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'Are you okay?' | That's the question one mental health agency wants you to ask yourself

The week of Oct. 3-Oct. 9 is Mental Illness Awareness Week. The CEO for Heart of Iowa Community Services said it's a time to shed light on a serious topic.

ADEL, Iowa — Taking a note of your mental health this week is something Darci Alt, CEO of Heart of Iowa Community Services, wants people to do. 

Alt said it's important during Mental Illness Awareness Week for people to take notice and take care of themselves.

"The earlier you get assistance, the more likely you're going to go into recovery quicker," Alt said. "We just want to open up those conversations."

One of the most important things about mental health is for people to not be afraid about speaking out and asking for help.   

One person who is now more aware of what they are going through is Anthony Rothmeyer. 

"I was brought up that men don't talk about their feelings," Rothmeyer said.

It's a statement Rothmeyer abided by for years.

"I never realized I had mental health issues. I thought my mind was like everybody else's," he said. "You know the anxiety, the depression, the nightmares the panic attacks things like that. I just thought that was normal." 

For 38 years, Rothmeyer said instead of talking about his problems, he would self-medicate. He's use drugs, selling them and eventually going to jail.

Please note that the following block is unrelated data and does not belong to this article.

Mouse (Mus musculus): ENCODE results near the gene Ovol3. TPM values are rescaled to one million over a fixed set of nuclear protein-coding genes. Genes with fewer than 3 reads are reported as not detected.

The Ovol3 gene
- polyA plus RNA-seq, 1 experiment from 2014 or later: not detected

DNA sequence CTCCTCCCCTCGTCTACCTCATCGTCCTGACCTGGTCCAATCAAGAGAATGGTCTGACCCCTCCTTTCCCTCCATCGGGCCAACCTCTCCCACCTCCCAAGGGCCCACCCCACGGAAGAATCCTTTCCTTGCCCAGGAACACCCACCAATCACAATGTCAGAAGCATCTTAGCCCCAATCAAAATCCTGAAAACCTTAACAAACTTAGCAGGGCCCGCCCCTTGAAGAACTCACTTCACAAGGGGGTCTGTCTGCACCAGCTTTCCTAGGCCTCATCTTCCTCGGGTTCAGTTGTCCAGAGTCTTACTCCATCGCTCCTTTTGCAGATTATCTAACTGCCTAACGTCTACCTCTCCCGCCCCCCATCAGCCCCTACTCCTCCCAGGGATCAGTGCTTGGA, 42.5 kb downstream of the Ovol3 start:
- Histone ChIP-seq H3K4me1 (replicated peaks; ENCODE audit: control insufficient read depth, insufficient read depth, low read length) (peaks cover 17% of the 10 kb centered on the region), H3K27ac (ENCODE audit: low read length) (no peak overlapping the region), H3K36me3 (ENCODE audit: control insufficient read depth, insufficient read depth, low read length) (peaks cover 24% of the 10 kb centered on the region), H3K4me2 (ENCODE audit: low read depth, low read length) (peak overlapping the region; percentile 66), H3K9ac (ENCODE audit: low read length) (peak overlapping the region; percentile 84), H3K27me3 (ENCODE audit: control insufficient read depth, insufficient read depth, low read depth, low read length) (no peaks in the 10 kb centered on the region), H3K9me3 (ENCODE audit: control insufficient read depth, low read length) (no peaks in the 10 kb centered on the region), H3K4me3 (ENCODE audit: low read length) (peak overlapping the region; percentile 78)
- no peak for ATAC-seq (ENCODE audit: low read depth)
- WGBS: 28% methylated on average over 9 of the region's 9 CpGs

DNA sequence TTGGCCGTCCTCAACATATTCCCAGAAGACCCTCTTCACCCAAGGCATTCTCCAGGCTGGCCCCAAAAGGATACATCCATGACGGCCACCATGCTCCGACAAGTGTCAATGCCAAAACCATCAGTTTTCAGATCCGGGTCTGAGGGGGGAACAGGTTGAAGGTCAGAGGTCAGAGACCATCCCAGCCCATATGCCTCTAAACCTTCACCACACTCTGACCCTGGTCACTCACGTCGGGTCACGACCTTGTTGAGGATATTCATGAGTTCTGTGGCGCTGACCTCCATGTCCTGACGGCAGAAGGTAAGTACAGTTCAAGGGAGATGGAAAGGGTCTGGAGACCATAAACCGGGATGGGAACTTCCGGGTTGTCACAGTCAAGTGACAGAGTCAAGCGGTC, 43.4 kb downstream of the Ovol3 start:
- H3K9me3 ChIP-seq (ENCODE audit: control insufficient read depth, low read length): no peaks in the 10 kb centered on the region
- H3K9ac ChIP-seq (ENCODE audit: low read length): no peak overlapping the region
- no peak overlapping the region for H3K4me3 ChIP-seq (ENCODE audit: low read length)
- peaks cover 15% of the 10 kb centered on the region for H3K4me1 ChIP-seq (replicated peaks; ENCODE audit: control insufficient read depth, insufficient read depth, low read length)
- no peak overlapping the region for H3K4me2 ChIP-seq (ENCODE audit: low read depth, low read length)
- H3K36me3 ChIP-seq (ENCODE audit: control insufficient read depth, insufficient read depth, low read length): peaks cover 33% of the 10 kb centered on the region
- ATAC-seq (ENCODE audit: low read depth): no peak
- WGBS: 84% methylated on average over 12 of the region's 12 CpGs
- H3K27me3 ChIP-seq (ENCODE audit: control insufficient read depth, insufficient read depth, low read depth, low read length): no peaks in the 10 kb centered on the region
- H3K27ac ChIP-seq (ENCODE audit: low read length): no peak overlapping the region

"I tried to OD every day, I wanted to die," Rothmeyer said. "I didn't want to live anymore. I didn't want to put my family through the crap I was going through anymore …I didn't want to go to jail anymore. It was, I needed help."

During his last time in jail, something clicked and Rothmeyer wanted to change. So, he reached out to Safe Harbor, a place that provides a more effective approach to mental health crisis treatment. 

Rothmeyer said being there for a few months taught him to get his mental health in order.

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This meant addressing his problems with a counselor, taking medications and learning more about himself. 

"Now [if] I have a bad moment or my anxiety will get high, I know how to talk to people about it," Rothmeyer said. "I know how to reach out and say hey, I'm having a bad day."

It's those tools he now uses a peer recovery specialist at Safe Harbor to help others through their problems. 

One conversation people should have more, according to Alt, is asking others if they are OK and noticing if someone they care about is acting differently.

These are ways to check on another person's mental health and could show another person you care. 

If you are experiencing some mental health problems and want to reach out for help, you can find help here or here.

WATCH: University of Iowa's new center focusing on kids' mental health struggles